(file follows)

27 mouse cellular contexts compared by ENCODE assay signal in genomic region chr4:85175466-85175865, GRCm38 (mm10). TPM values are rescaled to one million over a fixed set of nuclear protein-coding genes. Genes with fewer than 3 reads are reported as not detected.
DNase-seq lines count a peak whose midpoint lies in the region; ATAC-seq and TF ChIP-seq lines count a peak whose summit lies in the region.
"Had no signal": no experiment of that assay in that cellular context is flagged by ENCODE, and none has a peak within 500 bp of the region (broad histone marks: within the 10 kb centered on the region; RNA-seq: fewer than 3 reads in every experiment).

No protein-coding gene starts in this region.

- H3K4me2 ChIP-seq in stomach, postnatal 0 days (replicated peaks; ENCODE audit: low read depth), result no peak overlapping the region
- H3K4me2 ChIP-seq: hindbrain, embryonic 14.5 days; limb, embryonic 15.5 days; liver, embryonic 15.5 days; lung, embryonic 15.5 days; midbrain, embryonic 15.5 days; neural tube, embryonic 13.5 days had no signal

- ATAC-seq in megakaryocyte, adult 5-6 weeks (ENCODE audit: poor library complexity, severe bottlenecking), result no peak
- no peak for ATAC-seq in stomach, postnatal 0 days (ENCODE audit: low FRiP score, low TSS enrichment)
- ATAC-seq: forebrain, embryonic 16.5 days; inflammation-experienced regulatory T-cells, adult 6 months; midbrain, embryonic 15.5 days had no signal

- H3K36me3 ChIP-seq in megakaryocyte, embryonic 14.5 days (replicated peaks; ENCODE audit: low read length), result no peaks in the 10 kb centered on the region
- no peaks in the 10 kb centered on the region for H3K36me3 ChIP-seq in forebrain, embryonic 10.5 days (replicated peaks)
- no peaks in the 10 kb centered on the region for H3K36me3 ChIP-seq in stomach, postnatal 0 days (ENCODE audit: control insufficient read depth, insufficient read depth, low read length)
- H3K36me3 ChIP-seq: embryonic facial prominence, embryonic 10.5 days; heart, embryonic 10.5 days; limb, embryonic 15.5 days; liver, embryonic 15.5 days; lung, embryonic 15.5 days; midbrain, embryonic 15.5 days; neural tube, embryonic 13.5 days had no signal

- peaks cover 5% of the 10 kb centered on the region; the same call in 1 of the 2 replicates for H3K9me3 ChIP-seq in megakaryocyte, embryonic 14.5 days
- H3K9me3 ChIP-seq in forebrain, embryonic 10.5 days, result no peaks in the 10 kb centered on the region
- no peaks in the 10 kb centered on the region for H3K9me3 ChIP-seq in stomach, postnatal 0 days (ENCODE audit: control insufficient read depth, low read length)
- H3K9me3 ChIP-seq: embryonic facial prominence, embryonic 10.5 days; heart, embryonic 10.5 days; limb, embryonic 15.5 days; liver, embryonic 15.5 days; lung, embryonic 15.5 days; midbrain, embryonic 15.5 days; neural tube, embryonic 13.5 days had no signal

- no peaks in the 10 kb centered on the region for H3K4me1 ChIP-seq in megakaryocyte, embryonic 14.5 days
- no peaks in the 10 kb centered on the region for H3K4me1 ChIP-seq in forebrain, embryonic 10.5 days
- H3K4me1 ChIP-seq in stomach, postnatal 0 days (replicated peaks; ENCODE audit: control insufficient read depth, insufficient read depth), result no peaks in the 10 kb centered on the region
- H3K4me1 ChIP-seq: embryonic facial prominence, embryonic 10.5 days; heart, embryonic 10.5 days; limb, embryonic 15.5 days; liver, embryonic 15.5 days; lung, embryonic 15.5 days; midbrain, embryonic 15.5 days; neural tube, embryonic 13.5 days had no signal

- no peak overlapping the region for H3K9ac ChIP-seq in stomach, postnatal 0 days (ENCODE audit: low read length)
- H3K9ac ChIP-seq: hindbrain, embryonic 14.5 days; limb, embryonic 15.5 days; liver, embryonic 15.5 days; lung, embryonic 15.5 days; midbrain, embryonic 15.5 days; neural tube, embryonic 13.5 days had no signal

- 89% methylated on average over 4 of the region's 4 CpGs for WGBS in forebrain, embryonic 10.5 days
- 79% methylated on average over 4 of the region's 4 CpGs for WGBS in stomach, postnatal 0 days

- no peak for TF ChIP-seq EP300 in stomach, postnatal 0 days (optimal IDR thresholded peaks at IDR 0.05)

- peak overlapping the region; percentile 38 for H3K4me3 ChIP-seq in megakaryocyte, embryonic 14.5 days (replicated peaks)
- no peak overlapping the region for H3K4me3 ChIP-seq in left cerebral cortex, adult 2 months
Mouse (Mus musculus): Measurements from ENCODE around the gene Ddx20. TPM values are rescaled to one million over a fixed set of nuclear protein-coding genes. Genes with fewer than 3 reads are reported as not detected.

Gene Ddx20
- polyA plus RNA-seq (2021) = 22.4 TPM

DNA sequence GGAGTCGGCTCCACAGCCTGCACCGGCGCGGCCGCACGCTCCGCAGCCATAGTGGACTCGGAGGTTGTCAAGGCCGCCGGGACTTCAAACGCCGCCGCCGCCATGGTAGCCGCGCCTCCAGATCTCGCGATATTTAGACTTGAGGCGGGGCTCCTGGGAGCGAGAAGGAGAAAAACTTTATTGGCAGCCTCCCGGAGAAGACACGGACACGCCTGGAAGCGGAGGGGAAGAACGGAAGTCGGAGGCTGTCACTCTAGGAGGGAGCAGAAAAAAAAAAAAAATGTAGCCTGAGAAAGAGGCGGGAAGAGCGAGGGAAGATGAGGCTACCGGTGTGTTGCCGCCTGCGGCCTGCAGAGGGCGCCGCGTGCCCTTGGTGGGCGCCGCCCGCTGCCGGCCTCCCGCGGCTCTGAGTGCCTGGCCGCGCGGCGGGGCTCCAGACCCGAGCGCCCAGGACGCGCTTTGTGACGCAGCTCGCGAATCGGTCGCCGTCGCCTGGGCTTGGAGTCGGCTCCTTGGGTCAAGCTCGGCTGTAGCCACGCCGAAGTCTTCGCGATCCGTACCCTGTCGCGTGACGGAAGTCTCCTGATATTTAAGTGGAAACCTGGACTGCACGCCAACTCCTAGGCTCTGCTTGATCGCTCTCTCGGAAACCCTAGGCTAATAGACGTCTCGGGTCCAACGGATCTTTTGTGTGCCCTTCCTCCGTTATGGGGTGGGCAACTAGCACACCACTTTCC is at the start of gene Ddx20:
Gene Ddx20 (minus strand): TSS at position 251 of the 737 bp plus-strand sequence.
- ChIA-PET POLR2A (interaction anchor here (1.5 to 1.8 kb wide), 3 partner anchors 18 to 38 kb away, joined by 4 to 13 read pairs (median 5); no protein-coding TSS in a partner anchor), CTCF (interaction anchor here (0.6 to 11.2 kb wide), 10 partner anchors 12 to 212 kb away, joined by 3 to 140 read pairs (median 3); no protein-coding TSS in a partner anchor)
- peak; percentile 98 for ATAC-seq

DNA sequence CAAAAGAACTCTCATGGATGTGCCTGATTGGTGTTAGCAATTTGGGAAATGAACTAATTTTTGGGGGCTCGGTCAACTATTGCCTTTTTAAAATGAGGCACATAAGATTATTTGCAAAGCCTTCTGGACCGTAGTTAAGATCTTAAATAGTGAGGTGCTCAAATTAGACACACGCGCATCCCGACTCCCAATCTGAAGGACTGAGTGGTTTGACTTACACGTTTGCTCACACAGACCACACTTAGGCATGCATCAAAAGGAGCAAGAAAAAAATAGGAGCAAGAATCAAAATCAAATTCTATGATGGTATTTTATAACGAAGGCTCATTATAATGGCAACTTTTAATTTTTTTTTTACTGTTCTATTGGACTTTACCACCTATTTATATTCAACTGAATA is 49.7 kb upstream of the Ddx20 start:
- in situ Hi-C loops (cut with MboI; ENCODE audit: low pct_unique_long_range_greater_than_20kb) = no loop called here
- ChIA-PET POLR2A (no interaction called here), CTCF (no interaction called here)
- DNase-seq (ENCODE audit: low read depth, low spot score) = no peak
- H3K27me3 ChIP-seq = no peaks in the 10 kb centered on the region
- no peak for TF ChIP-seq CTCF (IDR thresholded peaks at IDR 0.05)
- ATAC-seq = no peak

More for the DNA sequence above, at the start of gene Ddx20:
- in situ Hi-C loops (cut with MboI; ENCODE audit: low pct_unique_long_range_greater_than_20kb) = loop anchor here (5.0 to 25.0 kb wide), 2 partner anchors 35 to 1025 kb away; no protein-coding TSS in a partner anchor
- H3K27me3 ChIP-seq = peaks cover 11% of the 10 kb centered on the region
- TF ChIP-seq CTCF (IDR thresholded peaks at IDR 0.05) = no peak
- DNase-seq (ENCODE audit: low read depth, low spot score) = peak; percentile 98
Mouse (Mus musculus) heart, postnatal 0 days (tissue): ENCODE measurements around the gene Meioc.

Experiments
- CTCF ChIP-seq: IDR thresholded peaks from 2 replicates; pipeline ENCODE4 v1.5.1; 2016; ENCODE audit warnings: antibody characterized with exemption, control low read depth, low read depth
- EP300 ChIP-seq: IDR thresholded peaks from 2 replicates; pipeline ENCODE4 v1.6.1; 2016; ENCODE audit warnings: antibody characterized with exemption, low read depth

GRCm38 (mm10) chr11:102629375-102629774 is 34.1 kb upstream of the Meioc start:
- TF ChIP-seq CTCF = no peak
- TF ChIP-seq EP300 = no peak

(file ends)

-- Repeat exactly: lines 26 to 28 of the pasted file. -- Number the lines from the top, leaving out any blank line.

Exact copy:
- no peak for TF ChIP-seq EP300 in stomach, postnatal 0 days (optimal IDR thresholded peaks at IDR 0.05)

- peak overlapping the region; percentile 38 for H3K4me3 ChIP-seq in megakaryocyte, embryonic 14.5 days (replicated peaks)
- no peak overlapping the region for H3K4me3 ChIP-seq in left cerebral cortex, adult 2 months